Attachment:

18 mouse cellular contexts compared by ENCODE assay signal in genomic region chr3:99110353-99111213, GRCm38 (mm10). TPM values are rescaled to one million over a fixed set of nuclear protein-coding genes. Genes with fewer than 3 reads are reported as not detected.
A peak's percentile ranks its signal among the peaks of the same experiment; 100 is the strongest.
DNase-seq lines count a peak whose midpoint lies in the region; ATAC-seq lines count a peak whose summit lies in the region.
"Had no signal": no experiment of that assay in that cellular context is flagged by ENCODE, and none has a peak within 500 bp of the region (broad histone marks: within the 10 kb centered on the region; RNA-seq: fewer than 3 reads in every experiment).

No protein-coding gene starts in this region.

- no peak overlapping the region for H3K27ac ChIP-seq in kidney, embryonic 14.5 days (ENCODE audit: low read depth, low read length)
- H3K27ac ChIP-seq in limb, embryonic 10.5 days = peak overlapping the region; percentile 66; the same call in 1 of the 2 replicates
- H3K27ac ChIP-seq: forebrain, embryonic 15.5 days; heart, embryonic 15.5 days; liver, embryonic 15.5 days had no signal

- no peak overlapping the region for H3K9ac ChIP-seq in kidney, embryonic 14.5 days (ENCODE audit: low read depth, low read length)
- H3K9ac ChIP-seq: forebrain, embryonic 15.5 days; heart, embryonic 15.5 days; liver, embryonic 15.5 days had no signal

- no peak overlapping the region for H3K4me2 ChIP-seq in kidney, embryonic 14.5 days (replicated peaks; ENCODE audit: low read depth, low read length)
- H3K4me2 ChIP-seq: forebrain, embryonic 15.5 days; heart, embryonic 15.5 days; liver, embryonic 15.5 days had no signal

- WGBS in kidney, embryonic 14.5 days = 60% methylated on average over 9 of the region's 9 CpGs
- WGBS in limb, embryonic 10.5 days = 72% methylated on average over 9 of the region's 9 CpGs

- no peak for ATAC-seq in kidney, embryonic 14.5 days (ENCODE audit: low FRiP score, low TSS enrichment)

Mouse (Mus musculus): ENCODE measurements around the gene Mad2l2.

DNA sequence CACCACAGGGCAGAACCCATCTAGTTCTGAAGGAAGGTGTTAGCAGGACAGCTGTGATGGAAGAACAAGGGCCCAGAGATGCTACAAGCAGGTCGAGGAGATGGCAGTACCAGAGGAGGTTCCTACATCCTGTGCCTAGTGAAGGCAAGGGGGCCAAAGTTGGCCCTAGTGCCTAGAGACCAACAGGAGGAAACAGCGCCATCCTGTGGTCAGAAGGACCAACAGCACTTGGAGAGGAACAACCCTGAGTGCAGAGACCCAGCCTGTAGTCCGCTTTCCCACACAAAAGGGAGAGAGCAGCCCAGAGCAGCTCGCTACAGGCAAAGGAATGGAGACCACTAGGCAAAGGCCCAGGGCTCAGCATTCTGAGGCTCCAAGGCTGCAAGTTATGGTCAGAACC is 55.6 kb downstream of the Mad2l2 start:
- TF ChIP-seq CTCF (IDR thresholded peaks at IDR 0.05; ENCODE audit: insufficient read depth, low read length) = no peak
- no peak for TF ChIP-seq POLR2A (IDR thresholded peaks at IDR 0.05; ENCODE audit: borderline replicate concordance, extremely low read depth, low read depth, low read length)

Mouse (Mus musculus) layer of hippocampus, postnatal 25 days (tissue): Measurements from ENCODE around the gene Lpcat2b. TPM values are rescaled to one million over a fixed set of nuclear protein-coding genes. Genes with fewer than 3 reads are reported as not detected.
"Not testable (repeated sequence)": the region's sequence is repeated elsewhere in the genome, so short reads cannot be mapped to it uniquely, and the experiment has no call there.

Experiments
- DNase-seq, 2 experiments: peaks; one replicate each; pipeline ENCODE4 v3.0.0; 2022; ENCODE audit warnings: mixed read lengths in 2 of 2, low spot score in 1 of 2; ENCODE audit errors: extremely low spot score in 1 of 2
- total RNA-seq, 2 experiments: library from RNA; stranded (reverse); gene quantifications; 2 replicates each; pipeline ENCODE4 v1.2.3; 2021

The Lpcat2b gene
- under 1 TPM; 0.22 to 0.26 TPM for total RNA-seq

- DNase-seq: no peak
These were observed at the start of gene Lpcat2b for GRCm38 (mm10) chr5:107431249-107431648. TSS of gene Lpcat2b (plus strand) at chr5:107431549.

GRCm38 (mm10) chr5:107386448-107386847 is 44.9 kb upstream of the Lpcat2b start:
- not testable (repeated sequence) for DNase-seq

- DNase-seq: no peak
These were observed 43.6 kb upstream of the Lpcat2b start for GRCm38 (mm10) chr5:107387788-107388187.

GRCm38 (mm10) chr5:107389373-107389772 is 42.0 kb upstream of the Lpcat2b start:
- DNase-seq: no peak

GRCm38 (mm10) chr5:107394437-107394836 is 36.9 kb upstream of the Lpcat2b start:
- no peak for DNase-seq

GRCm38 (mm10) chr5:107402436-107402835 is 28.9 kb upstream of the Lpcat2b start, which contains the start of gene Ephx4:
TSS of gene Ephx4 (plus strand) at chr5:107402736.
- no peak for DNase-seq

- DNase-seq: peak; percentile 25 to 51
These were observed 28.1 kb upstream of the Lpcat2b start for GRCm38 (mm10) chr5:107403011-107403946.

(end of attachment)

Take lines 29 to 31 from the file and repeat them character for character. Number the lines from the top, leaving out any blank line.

GRCm38 (mm10) chr5:107386448-107386847 is 44.9 kb upstream of the Lpcat2b start:
- not testable (repeated sequence) for DNase-seq

- DNase-seq: no peak